Second, KO is a stalwart. Everyone, including Buffett, knows that it isn;t going to double in a couple years.

    Third, a buy and hold requires a long term perspective. To sit back and say, "well the stock hasn't done anything in the last several years, so it's best to sell," demonstrates a lack of understanding about a buy and hold strategy. It's not what the stock has done over the past few years, it's what the underlying company will do 5, 10, or 20 years into the future that matters. Buffett calls it a durable competitive advantage.

    Fourth, unloading 200 million or 400 million shares is a lot more difficult than an indiviudal selling a couple hundred shares.

    Finally, this analysis fails to consider the dividend yield. You say that over the last 15 year the annual return was less than 2%. Well that doesn't include the dividend. You have to remember that Buffett bought at a very low price, so he initially got a very good yield, that has only increased over time as KO has increased thier dividend regularly. According to historical prices on yahoo, adjusted for splits, coke sold for less than $2/share around the time Buffett bought it. The current dividend is $1.12/share. That gives him a dividend yield of more than 50%.

    Yes if you're an investor looking to buy Coke right now, the valuation isn't attractive, but for anyone that bought the stock were Buffett did it's a no brainer to hold it for life.

  • Report this Comment On April 14, 2013, at 3:24 PM, TMFGemHunter wrote:

    @margiecfl and ryanchandler25: The 33% return is total return. In other words, that includes dividends. In fact, that's only dividends, because the stock itself is still slightly below the 1998 high.

    I don't disagree that it would have been hard for Buffett to sell everything in 1998. However, it wouldn't have been impossible to sell a large chunk relatively close to the high price in 1998 (although valueinvesting12 made a good point above).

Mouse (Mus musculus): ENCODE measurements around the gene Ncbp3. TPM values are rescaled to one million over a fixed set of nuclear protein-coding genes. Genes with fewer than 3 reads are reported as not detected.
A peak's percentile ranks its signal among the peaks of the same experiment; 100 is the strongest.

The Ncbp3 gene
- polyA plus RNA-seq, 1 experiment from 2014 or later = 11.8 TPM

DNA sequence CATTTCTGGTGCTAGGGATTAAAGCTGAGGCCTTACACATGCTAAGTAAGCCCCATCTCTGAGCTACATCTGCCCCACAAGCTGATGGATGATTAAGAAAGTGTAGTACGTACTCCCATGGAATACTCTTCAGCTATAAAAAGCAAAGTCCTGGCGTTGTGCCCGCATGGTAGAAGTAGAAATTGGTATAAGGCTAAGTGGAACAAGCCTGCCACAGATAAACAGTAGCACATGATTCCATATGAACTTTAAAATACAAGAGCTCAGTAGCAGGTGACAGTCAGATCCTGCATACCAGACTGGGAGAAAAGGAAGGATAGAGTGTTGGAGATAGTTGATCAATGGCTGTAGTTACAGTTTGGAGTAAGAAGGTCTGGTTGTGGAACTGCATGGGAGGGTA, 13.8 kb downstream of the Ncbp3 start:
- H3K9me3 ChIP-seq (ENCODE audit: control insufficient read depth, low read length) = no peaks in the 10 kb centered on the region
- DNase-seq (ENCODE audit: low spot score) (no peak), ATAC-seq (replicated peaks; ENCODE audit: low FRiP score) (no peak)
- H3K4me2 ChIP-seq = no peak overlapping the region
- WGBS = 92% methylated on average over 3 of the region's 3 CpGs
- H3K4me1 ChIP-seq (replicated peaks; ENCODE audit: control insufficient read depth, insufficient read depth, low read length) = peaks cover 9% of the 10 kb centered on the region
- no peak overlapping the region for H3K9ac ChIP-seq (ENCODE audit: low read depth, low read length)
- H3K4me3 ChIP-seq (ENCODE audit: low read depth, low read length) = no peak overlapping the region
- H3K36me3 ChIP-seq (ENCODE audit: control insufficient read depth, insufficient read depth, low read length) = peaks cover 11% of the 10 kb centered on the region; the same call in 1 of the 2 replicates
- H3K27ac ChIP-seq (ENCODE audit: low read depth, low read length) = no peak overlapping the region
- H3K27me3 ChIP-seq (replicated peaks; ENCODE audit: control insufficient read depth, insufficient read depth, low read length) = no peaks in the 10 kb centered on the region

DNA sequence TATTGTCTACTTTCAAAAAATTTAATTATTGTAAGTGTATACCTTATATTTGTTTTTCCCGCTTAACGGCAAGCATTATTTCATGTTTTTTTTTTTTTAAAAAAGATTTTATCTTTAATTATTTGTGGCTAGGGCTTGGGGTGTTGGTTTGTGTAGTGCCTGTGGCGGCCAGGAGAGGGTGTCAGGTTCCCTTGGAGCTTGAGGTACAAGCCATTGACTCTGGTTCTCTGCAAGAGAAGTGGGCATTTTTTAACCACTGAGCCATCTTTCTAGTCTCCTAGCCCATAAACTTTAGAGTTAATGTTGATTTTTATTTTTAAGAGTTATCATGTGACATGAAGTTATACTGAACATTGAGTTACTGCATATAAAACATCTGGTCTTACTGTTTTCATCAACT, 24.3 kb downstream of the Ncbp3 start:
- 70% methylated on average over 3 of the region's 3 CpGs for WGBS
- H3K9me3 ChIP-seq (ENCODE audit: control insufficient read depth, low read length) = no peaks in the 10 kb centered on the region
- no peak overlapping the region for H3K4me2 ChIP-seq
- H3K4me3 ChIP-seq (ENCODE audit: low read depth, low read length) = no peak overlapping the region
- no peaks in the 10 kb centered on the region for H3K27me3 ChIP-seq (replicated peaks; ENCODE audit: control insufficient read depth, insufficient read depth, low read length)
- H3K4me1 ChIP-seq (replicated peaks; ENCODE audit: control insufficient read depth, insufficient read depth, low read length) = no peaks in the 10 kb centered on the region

More broadly, the whole point of this article is that it's not a few years of underperformance. It's 15 years of below market returns with higher risk (owning a single stock is almost always more risky than owning the market). If, as I argued above, Coke is again overvalued today, then it's just as good a time as ever to sell.

    What's Coke's durable competitive advantage? It has a very recognizable brand name. However, that brand name is associated with sugary beverages, a category that the world is gradually turning against.

    Adam

  • Report this Comment On April 14, 2013, at 4:39 PM, ryanchandler25 wrote:

    Adam,

    What I'm saying is that from Buffett's perspective it's not underperforming because he is getting a dividend yield of over 50% based on the initial price he bought the shares and the dividend the company is paying today.

    This is the part I don't think you're understanding.

    Give me a dividend yield > 50% on a solid company and I don't care what the stock itself does. What, I should sell a stock that I'm getting a 50% yield on just because it's selling for over 20x earning and seems overvalued?

    For the ordinary investor who isn't banking what Warren is banking on this stock, yes obviously sell it if it seems overvalued. But that doesn't mean that it's overvalued from Buffett's perspective, nor does it mean it's one of his worst investments. In fact the dividend yield that he's getting makes it still one of his best investments ever.

    Also the time period you're referencing is somewhat flawed. I mean you're taking the price at the height of biggest bull market in history. If you buy stocks at the top of bull market, they frequently underperform. The price you pay determines your return.

  • Report this Comment On April 14, 2013, at 4:58 PM, TMFGemHunter wrote: